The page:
Second. You say the article should be liter or what? Then I suggest if we draw not that (or another) formal classification first, but give a trivial "taxonomy" on the matter — types (or 'kinds') of supernovae - depending on the processes involved. THEN it's followed by the table with that formal classification. What do you think?
AN IDEA! What about preceding the "Classification" section by that new one to depict those major types of blow-ups I meant? For example, we could depict the few different known types of environment producing SNe. If that is described in the following "Current models" section, I mean, for an amateur reader (especially when s/he goes into this for the first time or so), some rough phenomenon adumbration may come first. You may say the overall idea might already be gained in the article's lede, but I think, if the lede is delivering the "main overall" — i.e. what t.f. it is (the matter leaps out due to the pressure of either sort), the suggested "distinguishing" section could roughly describe the needed circumstances in the least formal way. Or, either way, we could shift the existent sections — with making some ordering corrections.
PS. As for that "detailedness" of this article you mentioned above, I saw some score of rather much more "abundant-in" ones, now in comparison, this one looks not at all very monstrous for me:) Josh, linguist (talk) 15:04, 21 March 2013 (UTC)
The lead does mention the two types, but I feel it is rather lost in the second paragraph. Have to be careful messing with the lead on a featured article but it could probably be improved. Lithopsian (talk) 22:26, 21 March 2013 (UTC)

New Type of Supernova[edit]

I think this should be also mentiond: Harvard press release: new kind of supernova. But my english is not so good. Can someone ad this? Catadupa (talk) 09:24, 27 March 2013 (UTC)

It doesn't seem major.  ? Josh, linguist (talk) 13:09, 27 March 2013 (UTC)
It isn't major, but it still deserves a mention. Probably in the type Ia detail article. I thought it might already be there, but a quick look doesn't show anything. If nothing else, it is interesting because it blurs the line between the non-destructive novae and supernovae which completely destroy the star. Lithopsian (talk) 13:51, 27 March 2013 (UTC)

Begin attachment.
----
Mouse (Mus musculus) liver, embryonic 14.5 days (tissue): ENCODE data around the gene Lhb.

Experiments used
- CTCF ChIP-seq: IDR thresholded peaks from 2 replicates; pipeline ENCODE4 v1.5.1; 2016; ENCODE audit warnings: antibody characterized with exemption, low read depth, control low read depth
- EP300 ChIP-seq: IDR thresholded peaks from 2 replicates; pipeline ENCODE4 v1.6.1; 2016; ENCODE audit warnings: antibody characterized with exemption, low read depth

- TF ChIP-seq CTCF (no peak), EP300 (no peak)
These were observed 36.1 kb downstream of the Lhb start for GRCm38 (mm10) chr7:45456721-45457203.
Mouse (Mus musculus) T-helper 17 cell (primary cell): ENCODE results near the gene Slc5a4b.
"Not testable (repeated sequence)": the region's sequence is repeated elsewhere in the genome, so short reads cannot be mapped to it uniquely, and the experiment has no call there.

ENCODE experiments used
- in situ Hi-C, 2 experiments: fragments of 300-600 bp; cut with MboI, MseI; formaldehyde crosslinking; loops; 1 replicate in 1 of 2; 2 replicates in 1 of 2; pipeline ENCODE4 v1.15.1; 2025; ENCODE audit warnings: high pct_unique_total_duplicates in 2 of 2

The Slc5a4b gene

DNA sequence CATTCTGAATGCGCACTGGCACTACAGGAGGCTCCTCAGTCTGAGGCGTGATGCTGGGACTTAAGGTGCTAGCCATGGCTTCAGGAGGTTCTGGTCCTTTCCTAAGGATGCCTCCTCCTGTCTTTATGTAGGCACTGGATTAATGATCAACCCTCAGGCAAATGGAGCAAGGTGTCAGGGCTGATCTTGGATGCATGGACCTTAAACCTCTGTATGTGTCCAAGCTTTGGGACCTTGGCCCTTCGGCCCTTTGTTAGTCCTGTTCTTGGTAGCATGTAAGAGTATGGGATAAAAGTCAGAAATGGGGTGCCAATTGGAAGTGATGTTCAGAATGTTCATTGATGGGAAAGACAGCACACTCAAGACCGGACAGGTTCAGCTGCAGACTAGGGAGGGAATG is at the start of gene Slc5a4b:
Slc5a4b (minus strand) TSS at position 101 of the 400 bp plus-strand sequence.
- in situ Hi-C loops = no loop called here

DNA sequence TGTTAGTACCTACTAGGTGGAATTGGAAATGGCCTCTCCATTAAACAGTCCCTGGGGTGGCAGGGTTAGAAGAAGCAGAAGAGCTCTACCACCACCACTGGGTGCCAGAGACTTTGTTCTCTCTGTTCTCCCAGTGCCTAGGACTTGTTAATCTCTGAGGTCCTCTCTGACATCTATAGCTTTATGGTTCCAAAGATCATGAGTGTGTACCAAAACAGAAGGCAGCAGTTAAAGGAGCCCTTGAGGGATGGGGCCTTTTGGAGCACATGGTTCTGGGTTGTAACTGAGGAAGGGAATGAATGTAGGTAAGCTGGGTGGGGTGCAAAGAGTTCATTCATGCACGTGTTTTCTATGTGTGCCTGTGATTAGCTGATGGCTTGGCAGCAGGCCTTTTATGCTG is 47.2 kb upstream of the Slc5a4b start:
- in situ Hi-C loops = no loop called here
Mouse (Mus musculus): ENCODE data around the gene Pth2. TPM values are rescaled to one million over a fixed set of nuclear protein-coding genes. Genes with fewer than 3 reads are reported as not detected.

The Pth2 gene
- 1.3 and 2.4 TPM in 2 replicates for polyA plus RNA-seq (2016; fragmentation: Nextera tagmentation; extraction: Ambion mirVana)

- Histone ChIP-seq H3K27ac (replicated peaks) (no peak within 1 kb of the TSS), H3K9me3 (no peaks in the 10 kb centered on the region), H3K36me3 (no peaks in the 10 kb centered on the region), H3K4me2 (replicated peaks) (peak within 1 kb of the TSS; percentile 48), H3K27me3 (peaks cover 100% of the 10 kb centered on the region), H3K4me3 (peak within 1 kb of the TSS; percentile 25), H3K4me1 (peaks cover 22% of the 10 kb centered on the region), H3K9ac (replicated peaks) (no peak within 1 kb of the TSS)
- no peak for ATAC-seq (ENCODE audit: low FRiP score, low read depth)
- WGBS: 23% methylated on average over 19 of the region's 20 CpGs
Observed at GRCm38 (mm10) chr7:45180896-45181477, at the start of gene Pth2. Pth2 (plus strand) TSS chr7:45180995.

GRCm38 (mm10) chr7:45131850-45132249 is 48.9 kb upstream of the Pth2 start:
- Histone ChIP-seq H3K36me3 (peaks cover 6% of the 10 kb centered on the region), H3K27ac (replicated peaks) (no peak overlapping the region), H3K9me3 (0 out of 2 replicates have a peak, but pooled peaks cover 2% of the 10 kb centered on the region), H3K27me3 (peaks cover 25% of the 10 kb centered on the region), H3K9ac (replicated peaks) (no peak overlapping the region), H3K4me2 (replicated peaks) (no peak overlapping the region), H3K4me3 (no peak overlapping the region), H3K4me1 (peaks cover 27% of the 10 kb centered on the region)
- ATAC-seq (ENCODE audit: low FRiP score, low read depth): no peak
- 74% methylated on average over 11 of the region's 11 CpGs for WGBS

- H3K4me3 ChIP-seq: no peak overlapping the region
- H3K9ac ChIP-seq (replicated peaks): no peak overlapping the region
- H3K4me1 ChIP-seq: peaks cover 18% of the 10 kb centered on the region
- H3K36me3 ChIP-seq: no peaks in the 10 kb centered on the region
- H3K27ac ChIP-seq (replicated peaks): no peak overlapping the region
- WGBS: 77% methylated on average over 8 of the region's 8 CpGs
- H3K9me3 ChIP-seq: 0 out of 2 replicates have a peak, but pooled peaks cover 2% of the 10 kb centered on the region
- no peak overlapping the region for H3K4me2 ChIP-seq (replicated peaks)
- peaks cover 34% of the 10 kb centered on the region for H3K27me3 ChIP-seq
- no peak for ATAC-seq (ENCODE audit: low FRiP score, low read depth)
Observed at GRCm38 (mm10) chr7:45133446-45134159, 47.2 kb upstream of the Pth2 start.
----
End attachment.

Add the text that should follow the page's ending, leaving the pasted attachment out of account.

Here are articles I found about it:

  • Foley,, Ryan J.; P. J. Challis, R. Chornock, M. Ganeshalingam, W. Li, G. H. Marion, N. I. Morrell, G. Pignata, M. D. Stritzinger, J. M. Silverman, X. Wang, J. P. Anderson, A. V. Filippenko, W. L. Freedman, M. Hamuy, S. W. Jha, R. P. Kirshner, C. McCully, S. E. Persson, M. M. Phillips, D. E. Reichart, A. M. Soderberg (10 Dec 2012). "Type Iax Supernovae: A New Class of Stellar Explosion". arXiv preprint arXiv:1212.2209v2. Retrieved 28 March 2013. 
  • Wang, Bo; Stephen Justham, Zhanwen Han (6 Jan 2013). "Double-detonation explosions as progenitors of type Iax supernovae". arXiv preprint arXiv:1301.1047. Retrieved 28 March 2013. 

I hope they help. --Richard-of-Earth (talk) 19:14, 28 March 2013 (UTC)

They look same...
To pile it out, Astronomers have discovered a new miniature version of a supernova. Josh, linguist (talk) 12:41, 2 April 2013 (UTC)
The links above are wrong, but there really are two papers. They are both referenced in the article already. We should avoid using press releases and other web pages as references when the real deal is available. Lithopsian (talk) 14:57, 2 April 2013 (UTC)

Nomenclature[edit]

Article should clarify whether the "SN[YEAR] XX" naming system would apply to Milky Way objects - I don't think that it does. Presumably we would have (for example) "Supernova Sagittarii 2013", with GCVS name assigned shortly thereafter (e.g. "V5991 Sagittarii"), as opposed to (e.g.) "SN 2013mb", if a Milky Way supernova were discovered in modern times. — Preceding unsigned comment added by 184.47.125.210 (talk) 19:00, 22 August 2013 (UTC)

Asymmetry section[edit]

I do not understand the first sentence in that section and I think that probably a word is missing.--Jrm2007 (talk) 23:45, 1 November 2013 (UTC)

4 diagrams (could be useful)[edit]

(with google translator help) Hallo, I did this job for Italian Graphic Lab, I've also prepared an english version of them, if somebody wants to take a look at them... in the future they could become useful somewere. File:Supernovae as initial mass-metallicity.svg File:Remnants of single massive stars.svg File:Collapsar as initial mass-metallicity.svg File:Jet supernovae as initial mass-metallicity.svg -- Fulvio 314 10:52, 28 November 2013 (UTC)